After Gropper’s ruling, Weir continued to press Berry about the smaller wounds on his neck.

Berry insisted that he remembered only the big stab wound in the middle of his throat.

“So you can’t say whether those little marks were caused before or after that stab to your neck?” Weir asked.

“The only one I felt was the one in the middle,” Berry replied.

Weir suggested Berry had inflicted the smaller nicks on himself.

“I suggest when you initially tried to stab yourself in the neck, you tried to do so several times and couldn’t do it at that particular moment,” the prosecutor said.

Berry disagreed.

Berry was also questioned about his dealings with psychiatrist Amanda Pitcher at Victoria General Hospital. Berry has testified that when Pitcher came to speak with him, she asked if he had tried to commit suicide.

Berry told her he had, but clarified that he was referring to an earlier attempt in November 2017. Berry denied trying to take his own life on Dec. 25, 2017.

“You didn’t think she was referring to the knife marks on your chest?” Weir asked.

“I just answered the question,” Berry said.

Berry also complained that during his time in hospital, everybody treated him as though he had just killed his children and had tried to kill himself.

“I was at risk for self-harm and suicide,” Berry said.

“That made you feel pretty rotten and you just wanted to die,” Weir said.

“The whole, I, yeah, the whole, everything ….” Berry stammered.

Weir asked Berry if anybody was rough with him in hospital. Berry said he experienced pain but did not know if the medical staff inflicted gratuitous pain on him.

“I would get a tube stuffed into my lung … and that hurt.”

Weir asked him what it meant to be treated like a father who had just killed two little girls.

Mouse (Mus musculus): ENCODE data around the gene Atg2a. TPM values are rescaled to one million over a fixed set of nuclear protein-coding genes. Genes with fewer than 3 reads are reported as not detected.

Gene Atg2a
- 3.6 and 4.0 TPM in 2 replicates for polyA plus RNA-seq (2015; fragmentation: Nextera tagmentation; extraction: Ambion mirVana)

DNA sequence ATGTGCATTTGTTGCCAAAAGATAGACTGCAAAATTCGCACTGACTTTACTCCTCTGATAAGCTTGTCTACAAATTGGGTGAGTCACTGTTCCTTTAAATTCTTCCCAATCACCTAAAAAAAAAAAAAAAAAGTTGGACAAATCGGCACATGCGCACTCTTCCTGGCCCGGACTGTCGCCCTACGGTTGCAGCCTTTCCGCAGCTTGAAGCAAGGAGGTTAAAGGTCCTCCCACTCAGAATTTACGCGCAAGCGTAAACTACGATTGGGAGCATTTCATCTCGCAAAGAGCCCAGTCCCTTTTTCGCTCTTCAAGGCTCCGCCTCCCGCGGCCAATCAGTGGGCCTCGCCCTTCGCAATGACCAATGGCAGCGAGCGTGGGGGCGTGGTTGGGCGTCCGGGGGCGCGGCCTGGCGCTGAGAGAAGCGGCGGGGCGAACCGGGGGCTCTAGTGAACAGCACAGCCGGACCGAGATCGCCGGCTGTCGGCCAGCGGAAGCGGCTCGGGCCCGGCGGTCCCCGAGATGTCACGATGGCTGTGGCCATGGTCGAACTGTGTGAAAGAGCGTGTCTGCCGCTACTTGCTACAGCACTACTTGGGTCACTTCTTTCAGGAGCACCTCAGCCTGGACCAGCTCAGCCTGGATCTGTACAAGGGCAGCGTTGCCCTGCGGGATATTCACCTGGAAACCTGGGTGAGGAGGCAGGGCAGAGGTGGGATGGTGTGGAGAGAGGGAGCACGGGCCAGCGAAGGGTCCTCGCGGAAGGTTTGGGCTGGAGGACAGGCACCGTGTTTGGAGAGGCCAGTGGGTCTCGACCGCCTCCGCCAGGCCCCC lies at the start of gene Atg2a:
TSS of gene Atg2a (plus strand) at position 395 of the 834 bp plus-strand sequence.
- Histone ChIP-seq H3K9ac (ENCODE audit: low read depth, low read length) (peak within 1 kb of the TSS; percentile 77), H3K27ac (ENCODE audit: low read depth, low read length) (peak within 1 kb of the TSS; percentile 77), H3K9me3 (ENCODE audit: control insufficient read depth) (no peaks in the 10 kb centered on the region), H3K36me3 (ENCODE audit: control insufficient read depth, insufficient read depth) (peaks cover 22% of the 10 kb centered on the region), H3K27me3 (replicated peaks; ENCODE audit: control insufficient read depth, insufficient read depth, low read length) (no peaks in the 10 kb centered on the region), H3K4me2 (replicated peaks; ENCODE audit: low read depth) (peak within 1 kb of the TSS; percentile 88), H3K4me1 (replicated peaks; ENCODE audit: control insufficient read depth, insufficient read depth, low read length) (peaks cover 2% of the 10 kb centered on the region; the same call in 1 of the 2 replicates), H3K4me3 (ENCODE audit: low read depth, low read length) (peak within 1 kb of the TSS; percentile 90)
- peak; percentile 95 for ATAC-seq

“You’re not allowed to leave the hospital. You’re being detained under the Mental Health Act. You’re handcuffed to the bed …,” Berry said.

“There was just nothing. It was so obvious.”

Berry downplayed his relationship with his sister, who is an RCMP officer. The jury has heard that his sister gave him advice about his relationship with Sarah, let him stay with her on weekends, paid for some groceries, put his pension in her bank account and visited him both in hospital and in jail.

His sister, whose first name is protected by a court order, also called the mental-health team and rushed to Victoria to find him when she found out he quit his job.

Berry testified that his sister texted him a lot, but he didn’t want her to because his phone plan only allowed him 20 texts a month. He suggested if his sister had really cared, she would have picked up the phone and called him.

Berry said his sister acted like a police officer. He said it was clear when she visited him for the first time in hospital that she thought he had killed Chloe and Aubrey. He testified that she would not hug him and wrote: “This will likely be the last time you see me. Tell me what you need me to know.”

Weir noted that Berry’s first written response to his sister was: “I love you. I’m sorry.”

Weir asked Berry what he was sorry for.

“For her wanting to leave, for this being the last time she wanted to see me,” Berry replied.

Weir suggested Berry could have told his sister that he was attacked and that somebody had killed Chloe and Aubrey.

“You can say: ‘Help me find this dark-skinned man who stabbed me in the throat,’ ” Weir said. “You are lying there, accused of literally the worst thing a father can be accused of and then trying to commit suicide and you’re not trying to convey to your sister: ‘Hey it wasn’t me and we can prove it together.’ ”

“I can’t talk, remember that,” Berry told Weir. “And I’m just writing, right then and there. I just don’t know. I don’t know how to answer that.”

Weir suggested Berry wrote to his sister “I have no idea what to say” because there is no explanation for why he killed the girls.

Berry disagreed.

Weir pressed him to explain why he didn’t tell his sister that it was a horrible misunderstanding.

“I think I’m just flabbergasted,” Berry said. “I’m not sure what to do or say.”